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Prominent blog network operator Gawker Media paid only $5,000 for the biggest tech scoop ever, but the total cost is proving to be far greater for Gawker Media.

As has been widely reported, police raided the home of Gawker Media employee Jason Chen. Chen is an editor for Gawker-owned Gizmodo, and is the man seen showing off the next-generation that was left in a Silicon Valley bar by an Apple employee before making its way to Gawker.

According to some legal observers, Gawker and Chen may have violated numerous laws when they acquired and publicized the yet-to-be-released iPhone 4G prototype. But according to others, the police actually violated the law. The argument: Chen is a journalist, and journalists are afforded certain protections under U.S. law.

Not surprisingly, that's Gawker's defense and while it's quite unclear whether or not the laws protecting journalists would actually apply here, some have pointed out that Gawker's 'journalist defense' is somewhat ironic. They point to a statement previously made by Gawker owner Nick Denton that makes Gawker's defense look somewhat less believable:

We may inadvertently commit journalism. That is not the institutional intention.

I'm not an attorney, so it's unclear whether or not Denton's statement could influence a determination as to whether Chen is a 'journalist' in the eyes of the law, but Denton's statement does raise an interesting point: bloggers are often quick to obfuscate their role in the business of news. While they often seek the access typically provided to journalists, they are also often quick to point out that they're not journalists. After all, criticisms relating to accuracy and ethics are easily dismissed when one can turn around and say "I'm a blogger, not a journalist."

Sometimes, in an apparent effort to seem hip, they make statements like Denton's. Yet as we are now seeing, it's tough to have your cake and eat it too. If Gawker bloggers deserve certain protections under the law reserved for journalists, as Gawker now argues they do, it's safe to assume that Denton will be more careful about similar statements going forward.

That might not be such a bad thing. The truth of the matter is that many bloggers are de facto journalists. They're making and breaking the news, and in some industries, such as technology, they are arguably trusted more than traditional media outlets.

But the privileges of being a journalist come with responsibility, and perhaps this whole iPhone fiasco will help emphasize the responsibility part.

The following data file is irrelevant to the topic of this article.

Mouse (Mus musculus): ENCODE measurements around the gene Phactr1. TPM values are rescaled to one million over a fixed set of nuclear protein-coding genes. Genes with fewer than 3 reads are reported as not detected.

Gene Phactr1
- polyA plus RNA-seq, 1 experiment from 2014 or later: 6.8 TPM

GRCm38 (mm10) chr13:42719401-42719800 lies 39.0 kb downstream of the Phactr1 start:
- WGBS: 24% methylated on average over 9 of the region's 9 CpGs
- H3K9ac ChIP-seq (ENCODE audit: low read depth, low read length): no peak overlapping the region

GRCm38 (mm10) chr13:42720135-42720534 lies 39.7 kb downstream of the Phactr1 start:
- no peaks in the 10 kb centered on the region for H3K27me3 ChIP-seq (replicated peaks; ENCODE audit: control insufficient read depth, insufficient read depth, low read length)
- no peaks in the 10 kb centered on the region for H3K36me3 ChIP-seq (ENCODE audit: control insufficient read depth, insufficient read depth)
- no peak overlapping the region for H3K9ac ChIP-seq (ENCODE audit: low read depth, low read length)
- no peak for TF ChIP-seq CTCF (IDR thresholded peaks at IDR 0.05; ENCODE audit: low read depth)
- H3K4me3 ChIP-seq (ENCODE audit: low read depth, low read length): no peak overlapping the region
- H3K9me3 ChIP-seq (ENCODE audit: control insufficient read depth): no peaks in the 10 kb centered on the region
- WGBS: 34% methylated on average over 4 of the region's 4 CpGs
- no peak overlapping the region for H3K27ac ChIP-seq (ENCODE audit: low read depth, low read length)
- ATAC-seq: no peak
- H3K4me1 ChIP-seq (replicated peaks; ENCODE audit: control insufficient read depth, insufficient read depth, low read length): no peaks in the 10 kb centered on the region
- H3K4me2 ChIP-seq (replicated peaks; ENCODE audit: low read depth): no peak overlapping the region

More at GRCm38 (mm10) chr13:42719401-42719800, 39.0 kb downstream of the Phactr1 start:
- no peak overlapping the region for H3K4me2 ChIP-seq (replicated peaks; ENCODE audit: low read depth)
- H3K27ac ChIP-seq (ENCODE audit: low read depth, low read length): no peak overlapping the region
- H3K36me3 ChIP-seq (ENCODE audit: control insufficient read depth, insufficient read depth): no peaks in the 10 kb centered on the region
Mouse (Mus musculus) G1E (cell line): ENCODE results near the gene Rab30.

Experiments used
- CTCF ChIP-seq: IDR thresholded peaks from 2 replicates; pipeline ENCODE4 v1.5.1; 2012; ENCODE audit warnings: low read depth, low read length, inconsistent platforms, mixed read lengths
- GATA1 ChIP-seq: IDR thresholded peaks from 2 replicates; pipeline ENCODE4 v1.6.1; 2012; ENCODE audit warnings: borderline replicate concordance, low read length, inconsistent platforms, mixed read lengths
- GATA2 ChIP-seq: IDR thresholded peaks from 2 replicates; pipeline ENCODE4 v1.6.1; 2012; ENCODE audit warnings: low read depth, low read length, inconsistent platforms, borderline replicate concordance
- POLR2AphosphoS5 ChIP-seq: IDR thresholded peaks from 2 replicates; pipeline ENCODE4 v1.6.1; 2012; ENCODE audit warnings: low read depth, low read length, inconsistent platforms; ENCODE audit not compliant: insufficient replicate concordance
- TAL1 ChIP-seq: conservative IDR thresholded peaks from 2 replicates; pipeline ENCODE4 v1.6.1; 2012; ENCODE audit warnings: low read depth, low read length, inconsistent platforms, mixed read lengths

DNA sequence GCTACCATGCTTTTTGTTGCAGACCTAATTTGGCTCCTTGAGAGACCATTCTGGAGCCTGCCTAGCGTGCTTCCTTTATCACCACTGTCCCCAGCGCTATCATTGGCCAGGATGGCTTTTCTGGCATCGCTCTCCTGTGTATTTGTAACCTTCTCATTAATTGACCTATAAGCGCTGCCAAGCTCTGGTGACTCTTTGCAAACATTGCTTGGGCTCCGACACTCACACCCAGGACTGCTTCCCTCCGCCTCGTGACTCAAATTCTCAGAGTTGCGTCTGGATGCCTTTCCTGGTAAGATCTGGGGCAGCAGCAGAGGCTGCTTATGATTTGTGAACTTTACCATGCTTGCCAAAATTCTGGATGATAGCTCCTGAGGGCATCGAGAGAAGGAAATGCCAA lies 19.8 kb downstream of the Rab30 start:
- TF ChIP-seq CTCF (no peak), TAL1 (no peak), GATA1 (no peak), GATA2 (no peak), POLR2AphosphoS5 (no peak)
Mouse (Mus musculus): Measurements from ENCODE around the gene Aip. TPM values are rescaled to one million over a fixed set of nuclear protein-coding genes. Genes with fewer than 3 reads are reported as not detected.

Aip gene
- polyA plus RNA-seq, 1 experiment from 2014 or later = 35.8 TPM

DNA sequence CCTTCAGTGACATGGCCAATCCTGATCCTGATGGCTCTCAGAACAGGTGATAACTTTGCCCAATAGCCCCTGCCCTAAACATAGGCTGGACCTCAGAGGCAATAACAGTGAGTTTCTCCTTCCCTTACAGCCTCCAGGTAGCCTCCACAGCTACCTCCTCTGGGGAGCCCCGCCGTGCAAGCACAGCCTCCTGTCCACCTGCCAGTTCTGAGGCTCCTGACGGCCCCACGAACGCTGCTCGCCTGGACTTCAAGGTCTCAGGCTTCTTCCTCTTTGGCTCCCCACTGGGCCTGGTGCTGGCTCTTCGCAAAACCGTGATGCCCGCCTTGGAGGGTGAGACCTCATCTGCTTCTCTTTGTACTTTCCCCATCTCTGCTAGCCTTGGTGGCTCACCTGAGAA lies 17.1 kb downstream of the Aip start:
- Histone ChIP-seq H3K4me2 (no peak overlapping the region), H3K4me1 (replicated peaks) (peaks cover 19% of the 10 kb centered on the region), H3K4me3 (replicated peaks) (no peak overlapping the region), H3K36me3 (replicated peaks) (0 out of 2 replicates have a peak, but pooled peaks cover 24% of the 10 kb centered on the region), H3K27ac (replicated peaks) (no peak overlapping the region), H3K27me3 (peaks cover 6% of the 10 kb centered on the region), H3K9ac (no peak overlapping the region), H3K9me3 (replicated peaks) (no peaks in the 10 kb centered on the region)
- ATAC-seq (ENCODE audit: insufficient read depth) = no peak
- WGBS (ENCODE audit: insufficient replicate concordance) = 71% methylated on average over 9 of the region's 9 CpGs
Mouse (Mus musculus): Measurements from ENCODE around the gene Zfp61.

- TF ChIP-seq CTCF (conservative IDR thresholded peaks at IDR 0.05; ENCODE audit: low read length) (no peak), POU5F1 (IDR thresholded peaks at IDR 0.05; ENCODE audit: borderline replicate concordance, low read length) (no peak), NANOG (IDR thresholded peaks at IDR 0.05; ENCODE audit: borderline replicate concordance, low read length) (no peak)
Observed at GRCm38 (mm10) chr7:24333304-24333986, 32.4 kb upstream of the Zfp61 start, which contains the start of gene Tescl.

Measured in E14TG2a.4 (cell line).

Photo credit: Yutaka Tsutano via Flickr.

Patricio Robles

Published 28 April, 2010 by Patricio Robles

Patricio Robles is a tech reporter at Econsultancy. Follow him on Twitter.

2483 more posts from this author

Comments (5)

Vincent Amari

Vincent Amari, Online Consultancy at Business Foresights Ltd

A couple of observations: Gawker may itself not be 'committed to journalism', but that doesn't mean Jason Chen isn't or is excluded from being a journalist himself does it? The iPhone wasn't actually stolen. They, Gawker, took a gamble in that what they paid for could have been either a clever reproduction, or a marketing tactic by Apple.

about 7 years ago

Vincent Amari

Vincent Amari, Online Consultancy at Business Foresights Ltd

Apparently: It was "stolen" because California law and the law of most other states deems it stolen when the finder fails to do what the law says a finder has to do. and the duty of a finder of lost property is to make all reasonable efforts to identify the rightful owner and to return it to that owner.

about 7 years ago

Patricio Robles

Patricio Robles, Tech Reporter at Econsultancy

Vincent, I don't know how Denton's statement might affect the determination as to whether or not Chen is a journalist. Hence my disclaimer, "I'm not an attorney, so it's unclear whether or not Denton's statement could influence a determination as to whether Chen is a 'journalist' in the eyes of the law..." As you note, it does seem that by purchasing something that Gawker had to have known was lost has muddied the waters and it's going to be interesting to see how this plays out. If Gawker (and by extension Chen) themselves committed a crime, there will obviously be no protections based on their status as journalists.

about 7 years ago


stuart blind

Denton's comments were likely marketing. Don't know how the US governs journalism, but in European law, the ASA went into this in fine detail with the Food Standards Agency over formula milk and what was journalism and what was marketing communication. In this example, I would say Chen was defintely not disseminating material for Apple and would qualify as a journalist whether his job title was blogger or press.

about 7 years ago


Brandon Connell

This is the price of trying to get free publicity. Now they are paying for it. There are ethical ways to gain that same publicity, and it doesn't call for manipulation. That kind of attention is grabbed by being in the right place at the right time.

about 7 years ago

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